News: TF Wings' 'Clean Sweep' nets more than $40 million in supplies
Story by Spc. Michael Alberts
CONTINGENCY OPERATING BASE SPEICHER, Iraq — As U.S. forces in Iraq begin preparations for a safe and responsible drawdown of forces, tons of equipment must be identified, masses of supplies tracked and accounted for, and thousands of items earmarked for turn-in or redistribution across the fighting force.
Task Force Wings identified and returned more than $40 million of excess equipment as part of the Armywide initiative termed Operation "Clean Sweep." Each of the task force's units participated from their respective locations across United States Division - North.
As United States Force - Iraq prepares for and executes the responsible drawdown and relocation of equipment and personnel, Operation Clean Sweep facilitates that operation by enabling units currently in Iraq identifying and turning in all excess equipment for repair and redistribution through the military supply system.
"The Army has been in Iraq since 2003 and units continue to obtain items and pass them on to the next follow-on unit. They, in turn, buy more and pass on more to each successive unit. So basically, each follow-on unit [inherits] all that 'stuff,' for lack of a better term, that falls within their footprint," said Maj. Scott Wyatt, Supply officer-in-charge, 25th Combat Aviation Brigade, Task Force Wings. "The Army's directive is simple — get all that excess [stuff] out of here."
Wyatt scheduled and coordinated the operation for TF Wings, a unique challenge considering that the task force's personnel and equipment are positioned in 16 different locations throughout northern Iraq.
"The normal procedure for returning excess equipment is somewhat laborious. The Army recognized that and developed the Clean Sweep approach, establishing specialized teams called Mobile Redistribution Teams to facilitate the drawdown," said Wyatt.
The MRT works with the units. Following a simple but effective process, the unit first evaluates their respective location by looking through containers, buildings and bunkers to make an initial determination of what equipment qualifies as excess. That excess is then isolated for further evaluation and classification by the MRT.
According to Wyatt, the MRT determines which excess items are serviceable or unserviceable, and which items have been purchased through the Army supply system or through other means. The MRT then coordinates pick-up and distribution to all appropriate agencies and organizations for repair, redistribution and re-use.
Sgt. Candice Powell, a team leader with MRT from the 631st Maintenance Company, Florida Army National Guard., is in charge of one of three teams of about eight Soldiers. Her team assisted TF Wings at COB Speicher as they validated their excess and coordinated the redistribution of the various classes of supplies and equipment.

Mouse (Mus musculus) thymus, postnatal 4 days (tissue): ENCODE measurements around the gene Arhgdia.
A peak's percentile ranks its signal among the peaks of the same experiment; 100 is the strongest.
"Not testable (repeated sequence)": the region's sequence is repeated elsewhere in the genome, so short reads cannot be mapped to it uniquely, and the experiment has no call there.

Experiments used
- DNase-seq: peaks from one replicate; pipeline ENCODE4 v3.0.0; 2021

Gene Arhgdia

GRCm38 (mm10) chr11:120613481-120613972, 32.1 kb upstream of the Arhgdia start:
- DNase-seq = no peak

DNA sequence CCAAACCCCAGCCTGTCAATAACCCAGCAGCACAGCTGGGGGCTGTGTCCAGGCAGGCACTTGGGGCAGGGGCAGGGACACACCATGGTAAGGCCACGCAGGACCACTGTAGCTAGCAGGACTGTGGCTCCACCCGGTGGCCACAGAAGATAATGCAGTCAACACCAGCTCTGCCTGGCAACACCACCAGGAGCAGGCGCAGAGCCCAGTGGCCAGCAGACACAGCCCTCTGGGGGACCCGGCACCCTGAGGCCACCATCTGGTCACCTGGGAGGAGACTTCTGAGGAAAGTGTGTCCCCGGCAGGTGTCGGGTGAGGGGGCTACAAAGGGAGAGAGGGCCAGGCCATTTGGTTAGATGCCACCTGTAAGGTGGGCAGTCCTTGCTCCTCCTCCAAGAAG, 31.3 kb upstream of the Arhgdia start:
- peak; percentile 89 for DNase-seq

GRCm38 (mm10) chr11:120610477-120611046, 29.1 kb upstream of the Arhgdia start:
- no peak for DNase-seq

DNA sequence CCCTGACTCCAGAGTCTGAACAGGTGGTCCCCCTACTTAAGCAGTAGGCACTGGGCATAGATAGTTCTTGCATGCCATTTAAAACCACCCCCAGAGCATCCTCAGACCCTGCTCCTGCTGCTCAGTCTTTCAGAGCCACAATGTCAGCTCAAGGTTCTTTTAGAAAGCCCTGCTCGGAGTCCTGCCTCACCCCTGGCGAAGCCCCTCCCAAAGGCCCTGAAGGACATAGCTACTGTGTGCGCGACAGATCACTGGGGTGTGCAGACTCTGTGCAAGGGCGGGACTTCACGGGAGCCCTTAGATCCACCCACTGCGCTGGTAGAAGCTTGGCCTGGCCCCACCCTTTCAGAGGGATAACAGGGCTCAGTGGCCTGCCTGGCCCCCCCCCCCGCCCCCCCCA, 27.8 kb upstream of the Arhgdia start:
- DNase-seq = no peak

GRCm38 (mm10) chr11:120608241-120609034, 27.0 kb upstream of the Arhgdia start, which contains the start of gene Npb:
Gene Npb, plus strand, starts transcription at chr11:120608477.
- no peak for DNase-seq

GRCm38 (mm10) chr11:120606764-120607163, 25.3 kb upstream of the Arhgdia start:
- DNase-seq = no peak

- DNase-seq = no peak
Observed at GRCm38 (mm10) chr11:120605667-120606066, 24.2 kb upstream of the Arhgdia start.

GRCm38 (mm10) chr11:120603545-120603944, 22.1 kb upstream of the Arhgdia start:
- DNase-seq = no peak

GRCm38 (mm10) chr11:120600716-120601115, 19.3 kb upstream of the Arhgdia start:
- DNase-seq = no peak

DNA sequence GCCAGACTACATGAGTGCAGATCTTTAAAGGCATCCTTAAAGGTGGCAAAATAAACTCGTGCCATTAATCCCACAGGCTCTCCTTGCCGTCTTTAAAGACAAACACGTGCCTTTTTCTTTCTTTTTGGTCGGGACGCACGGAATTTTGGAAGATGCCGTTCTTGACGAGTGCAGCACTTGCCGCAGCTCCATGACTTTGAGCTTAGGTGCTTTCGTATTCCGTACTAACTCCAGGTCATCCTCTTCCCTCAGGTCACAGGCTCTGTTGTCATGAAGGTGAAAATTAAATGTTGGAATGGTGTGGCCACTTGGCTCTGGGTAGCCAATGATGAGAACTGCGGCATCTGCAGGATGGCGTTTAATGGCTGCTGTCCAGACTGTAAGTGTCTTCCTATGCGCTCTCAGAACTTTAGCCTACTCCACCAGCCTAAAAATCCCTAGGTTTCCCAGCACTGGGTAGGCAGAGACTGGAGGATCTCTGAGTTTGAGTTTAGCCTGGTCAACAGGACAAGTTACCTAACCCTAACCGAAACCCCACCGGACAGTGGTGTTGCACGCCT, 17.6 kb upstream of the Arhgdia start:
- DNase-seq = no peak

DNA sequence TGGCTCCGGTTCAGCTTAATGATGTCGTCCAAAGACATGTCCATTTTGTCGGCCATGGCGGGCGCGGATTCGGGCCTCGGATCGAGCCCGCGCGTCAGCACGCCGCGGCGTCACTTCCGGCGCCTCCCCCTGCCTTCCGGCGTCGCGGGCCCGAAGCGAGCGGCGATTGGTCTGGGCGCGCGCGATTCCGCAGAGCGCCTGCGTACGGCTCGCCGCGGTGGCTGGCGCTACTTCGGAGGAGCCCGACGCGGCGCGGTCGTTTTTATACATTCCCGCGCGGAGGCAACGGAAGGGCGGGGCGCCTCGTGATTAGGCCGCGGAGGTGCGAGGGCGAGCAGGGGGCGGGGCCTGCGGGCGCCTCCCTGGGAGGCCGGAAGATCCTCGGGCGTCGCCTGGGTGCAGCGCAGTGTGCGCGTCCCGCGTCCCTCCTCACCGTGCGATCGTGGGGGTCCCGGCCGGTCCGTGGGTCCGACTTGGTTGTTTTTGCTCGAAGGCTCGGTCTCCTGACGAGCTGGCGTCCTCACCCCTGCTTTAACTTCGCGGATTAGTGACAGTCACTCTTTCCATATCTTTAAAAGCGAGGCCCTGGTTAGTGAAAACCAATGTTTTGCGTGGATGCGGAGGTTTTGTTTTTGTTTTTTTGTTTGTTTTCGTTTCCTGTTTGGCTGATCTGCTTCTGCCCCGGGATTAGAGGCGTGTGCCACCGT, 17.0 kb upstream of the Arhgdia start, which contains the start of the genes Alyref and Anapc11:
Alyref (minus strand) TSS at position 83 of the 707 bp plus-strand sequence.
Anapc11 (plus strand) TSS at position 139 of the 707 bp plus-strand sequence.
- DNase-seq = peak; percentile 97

"Our mission is extremely valuable," said Powell. "It's a voluntary program at this point and is saving the Army a tremendous amount of money as we move toward responsible drawdown. The process can be frustrating and it requires adaptability on the part of the units we assist. [TF Wings] did a good job working with us to get the mission [accomplished] here at COB Speicher."
First Lieutenant Curtis Gibbs, executive officer, Company E, 209th Aviation Support Battalion, TF Wings, worked closely with Powell's team.
"We did our best to turn in everything we had that was not on an organizational property book or a [theater-provided equipment] hand receipt," said Gibbs. "This was an entirely new concept and it was definitely a success. We turned in fifteen, 40-foot and 29, 20-foot containers filled with various classes of supply, to include hazardous material, scrap wood and metal, vehicle and helicopter parts, medical supplies, furniture and roof shingles, among other things."
Everything was fair game and they took full advantage of the opportunity, 1st Lt. Gibbs added.
According to Chief Warrant Officer Two Edwin Lopez, property book officer for TF Wings, it was no surprise that units like Gibbs' jumped at the chance to return their excess.
Lopez ensured that each unit properly identified and turned in the majority of their excess. He believes Clean Sweep makes turn-in a lot easier on supply sergeants and commanders.
"The operation allowed units to clean up their areas without having to worry about all the red tape required under normal circumstances," said Chief Lopez. "Not only is this saving the Army tremendous amounts of money, but it [saves commanders time bypassing the bureaucratic process of adding excess to their property books and waiting for disposition]. It's a great program that will continue to save the Army millions of dollars if units take advantage of it."